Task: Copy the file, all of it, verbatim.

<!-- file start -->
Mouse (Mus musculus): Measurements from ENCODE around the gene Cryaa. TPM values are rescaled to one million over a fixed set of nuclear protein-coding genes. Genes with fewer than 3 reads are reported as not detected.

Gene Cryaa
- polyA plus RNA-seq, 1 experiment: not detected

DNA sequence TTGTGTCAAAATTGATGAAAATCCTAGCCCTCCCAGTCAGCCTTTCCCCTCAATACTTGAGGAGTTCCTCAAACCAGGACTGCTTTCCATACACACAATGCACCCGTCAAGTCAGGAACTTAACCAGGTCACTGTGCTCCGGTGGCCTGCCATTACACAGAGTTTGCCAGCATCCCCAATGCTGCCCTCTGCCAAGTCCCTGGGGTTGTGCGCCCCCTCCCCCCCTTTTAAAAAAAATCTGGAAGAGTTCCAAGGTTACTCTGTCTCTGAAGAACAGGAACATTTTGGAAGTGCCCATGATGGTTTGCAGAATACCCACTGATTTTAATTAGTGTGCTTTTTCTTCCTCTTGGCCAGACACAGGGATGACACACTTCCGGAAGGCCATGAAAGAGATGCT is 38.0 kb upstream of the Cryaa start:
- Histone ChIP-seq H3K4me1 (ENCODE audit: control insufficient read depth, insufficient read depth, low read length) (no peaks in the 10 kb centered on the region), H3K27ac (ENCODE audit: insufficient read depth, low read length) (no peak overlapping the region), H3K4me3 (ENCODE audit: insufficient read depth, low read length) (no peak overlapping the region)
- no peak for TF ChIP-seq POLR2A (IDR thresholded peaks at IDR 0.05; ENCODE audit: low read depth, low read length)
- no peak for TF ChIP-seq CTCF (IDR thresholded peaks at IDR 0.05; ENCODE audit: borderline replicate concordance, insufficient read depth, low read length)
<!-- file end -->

Mouse (Mus musculus): Measurements from ENCODE around the gene Cryaa. TPM values are rescaled to one million over a fixed set of nuclear protein-coding genes. Genes with fewer than 3 reads are reported as not detected.

Gene Cryaa
- polyA plus RNA-seq, 1 experiment: not detected

DNA sequence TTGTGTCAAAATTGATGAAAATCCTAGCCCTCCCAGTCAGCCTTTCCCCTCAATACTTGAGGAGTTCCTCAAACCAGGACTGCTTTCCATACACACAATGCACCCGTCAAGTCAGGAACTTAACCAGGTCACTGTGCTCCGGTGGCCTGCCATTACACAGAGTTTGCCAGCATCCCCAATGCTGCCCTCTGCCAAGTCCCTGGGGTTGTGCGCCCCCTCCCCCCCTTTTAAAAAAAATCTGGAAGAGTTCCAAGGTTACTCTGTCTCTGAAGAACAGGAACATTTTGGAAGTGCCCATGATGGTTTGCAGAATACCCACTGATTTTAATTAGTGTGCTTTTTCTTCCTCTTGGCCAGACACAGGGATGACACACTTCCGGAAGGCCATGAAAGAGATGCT is 38.0 kb upstream of the Cryaa start:
- Histone ChIP-seq H3K4me1 (ENCODE audit: control insufficient read depth, insufficient read depth, low read length) (no peaks in the 10 kb centered on the region), H3K27ac (ENCODE audit: insufficient read depth, low read length) (no peak overlapping the region), H3K4me3 (ENCODE audit: insufficient read depth, low read length) (no peak overlapping the region)
- no peak for TF ChIP-seq POLR2A (IDR thresholded peaks at IDR 0.05; ENCODE audit: low read depth, low read length)
- no peak for TF ChIP-seq CTCF (IDR thresholded peaks at IDR 0.05; ENCODE audit: borderline replicate concordance, insufficient read depth, low read length)